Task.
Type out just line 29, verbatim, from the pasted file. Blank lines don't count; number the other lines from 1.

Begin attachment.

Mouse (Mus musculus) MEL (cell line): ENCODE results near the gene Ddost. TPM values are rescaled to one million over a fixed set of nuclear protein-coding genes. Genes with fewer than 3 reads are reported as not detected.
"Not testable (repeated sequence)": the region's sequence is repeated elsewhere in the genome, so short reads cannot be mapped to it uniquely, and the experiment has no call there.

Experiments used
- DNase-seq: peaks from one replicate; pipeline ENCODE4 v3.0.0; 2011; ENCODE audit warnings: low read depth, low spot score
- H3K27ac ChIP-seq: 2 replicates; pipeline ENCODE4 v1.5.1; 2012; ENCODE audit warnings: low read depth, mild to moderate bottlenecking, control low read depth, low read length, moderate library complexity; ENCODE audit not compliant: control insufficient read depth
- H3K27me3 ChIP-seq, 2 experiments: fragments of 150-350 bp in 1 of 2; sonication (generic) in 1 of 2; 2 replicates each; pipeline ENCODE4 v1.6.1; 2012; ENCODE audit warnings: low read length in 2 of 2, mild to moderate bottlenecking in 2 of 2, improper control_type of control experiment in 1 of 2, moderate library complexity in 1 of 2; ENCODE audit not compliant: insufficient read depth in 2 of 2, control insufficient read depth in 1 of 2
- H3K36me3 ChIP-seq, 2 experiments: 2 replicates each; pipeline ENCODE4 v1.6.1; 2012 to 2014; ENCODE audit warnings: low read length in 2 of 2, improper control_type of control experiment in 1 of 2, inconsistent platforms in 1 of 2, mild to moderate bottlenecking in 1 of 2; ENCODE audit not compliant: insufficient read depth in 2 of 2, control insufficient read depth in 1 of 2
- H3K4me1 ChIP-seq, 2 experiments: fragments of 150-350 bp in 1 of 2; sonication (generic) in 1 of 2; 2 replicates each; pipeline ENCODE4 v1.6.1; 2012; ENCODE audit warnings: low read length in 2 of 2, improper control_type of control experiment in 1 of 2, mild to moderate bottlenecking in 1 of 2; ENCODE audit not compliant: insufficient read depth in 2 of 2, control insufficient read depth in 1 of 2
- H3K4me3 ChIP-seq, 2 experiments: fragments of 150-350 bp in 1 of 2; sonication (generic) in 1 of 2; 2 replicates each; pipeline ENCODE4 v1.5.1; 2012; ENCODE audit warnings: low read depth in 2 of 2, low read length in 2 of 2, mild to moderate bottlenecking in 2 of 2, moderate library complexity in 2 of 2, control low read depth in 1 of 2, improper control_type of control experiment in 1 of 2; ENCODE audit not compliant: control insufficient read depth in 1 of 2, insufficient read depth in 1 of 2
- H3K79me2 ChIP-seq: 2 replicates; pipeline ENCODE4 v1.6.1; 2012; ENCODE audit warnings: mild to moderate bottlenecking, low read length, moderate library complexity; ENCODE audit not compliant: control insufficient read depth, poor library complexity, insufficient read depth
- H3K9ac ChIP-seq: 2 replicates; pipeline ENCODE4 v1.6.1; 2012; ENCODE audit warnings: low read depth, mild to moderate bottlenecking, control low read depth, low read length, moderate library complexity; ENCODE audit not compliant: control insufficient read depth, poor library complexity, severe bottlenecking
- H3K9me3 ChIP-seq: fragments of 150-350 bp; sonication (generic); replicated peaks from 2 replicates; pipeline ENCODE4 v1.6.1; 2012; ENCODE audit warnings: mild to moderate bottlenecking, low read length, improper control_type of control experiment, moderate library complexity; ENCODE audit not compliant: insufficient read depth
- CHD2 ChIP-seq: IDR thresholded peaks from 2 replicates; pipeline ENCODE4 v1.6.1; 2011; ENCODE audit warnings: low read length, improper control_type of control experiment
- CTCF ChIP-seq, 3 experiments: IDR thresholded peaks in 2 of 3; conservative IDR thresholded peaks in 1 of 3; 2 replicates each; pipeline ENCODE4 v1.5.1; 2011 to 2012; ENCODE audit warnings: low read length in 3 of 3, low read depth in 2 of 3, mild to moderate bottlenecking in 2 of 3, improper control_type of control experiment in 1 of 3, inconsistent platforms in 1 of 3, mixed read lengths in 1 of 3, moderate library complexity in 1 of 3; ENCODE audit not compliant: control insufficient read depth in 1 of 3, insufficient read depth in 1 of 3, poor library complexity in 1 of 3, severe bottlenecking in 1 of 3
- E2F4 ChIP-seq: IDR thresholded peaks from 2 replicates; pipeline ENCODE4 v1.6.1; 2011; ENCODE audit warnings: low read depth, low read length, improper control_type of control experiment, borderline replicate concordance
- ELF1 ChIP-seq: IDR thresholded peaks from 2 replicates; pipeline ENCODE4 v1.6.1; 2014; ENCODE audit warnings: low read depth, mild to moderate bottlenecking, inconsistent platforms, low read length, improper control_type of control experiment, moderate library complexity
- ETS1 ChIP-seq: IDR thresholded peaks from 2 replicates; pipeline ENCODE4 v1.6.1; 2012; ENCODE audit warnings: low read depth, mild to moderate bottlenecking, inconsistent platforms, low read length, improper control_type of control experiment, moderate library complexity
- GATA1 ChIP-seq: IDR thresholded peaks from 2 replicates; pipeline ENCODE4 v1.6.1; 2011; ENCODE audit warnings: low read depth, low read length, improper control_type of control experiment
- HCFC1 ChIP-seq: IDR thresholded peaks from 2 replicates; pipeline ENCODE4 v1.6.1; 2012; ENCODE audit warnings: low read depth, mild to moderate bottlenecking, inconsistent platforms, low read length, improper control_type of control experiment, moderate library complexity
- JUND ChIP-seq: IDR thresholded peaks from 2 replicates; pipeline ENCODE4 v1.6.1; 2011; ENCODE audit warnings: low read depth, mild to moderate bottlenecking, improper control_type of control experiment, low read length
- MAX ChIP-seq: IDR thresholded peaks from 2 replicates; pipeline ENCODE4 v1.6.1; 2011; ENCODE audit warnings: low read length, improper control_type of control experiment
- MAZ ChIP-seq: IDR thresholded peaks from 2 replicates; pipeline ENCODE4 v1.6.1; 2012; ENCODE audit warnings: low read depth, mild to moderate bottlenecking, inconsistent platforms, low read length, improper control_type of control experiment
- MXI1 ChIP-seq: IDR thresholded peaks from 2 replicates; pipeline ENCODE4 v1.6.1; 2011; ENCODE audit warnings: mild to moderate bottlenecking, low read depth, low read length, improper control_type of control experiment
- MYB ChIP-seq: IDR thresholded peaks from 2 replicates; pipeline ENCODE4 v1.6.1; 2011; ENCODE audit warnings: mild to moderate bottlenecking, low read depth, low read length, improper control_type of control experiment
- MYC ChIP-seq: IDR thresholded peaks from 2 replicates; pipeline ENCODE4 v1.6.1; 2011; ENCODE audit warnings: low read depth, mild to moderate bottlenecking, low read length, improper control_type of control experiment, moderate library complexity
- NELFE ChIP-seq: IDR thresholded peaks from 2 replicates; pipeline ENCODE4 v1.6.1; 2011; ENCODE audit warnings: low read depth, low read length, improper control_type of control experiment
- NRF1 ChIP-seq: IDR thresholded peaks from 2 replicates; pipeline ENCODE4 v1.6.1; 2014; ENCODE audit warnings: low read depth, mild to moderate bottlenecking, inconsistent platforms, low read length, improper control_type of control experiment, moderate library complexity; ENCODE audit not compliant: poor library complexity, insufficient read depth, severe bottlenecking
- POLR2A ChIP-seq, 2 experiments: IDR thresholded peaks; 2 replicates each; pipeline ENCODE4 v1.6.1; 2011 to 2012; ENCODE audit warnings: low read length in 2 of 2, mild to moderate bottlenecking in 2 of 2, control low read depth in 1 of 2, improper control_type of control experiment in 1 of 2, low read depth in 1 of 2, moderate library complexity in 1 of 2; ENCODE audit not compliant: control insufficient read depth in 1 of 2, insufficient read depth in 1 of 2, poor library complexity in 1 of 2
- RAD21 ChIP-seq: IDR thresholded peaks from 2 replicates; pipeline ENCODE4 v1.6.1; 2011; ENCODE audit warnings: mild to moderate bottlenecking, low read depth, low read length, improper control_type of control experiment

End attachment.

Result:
- RAD21 ChIP-seq: IDR thresholded peaks from 2 replicates; pipeline ENCODE4 v1.6.1; 2011; ENCODE audit warnings: mild to moderate bottlenecking, low read depth, low read length, improper control_type of control experiment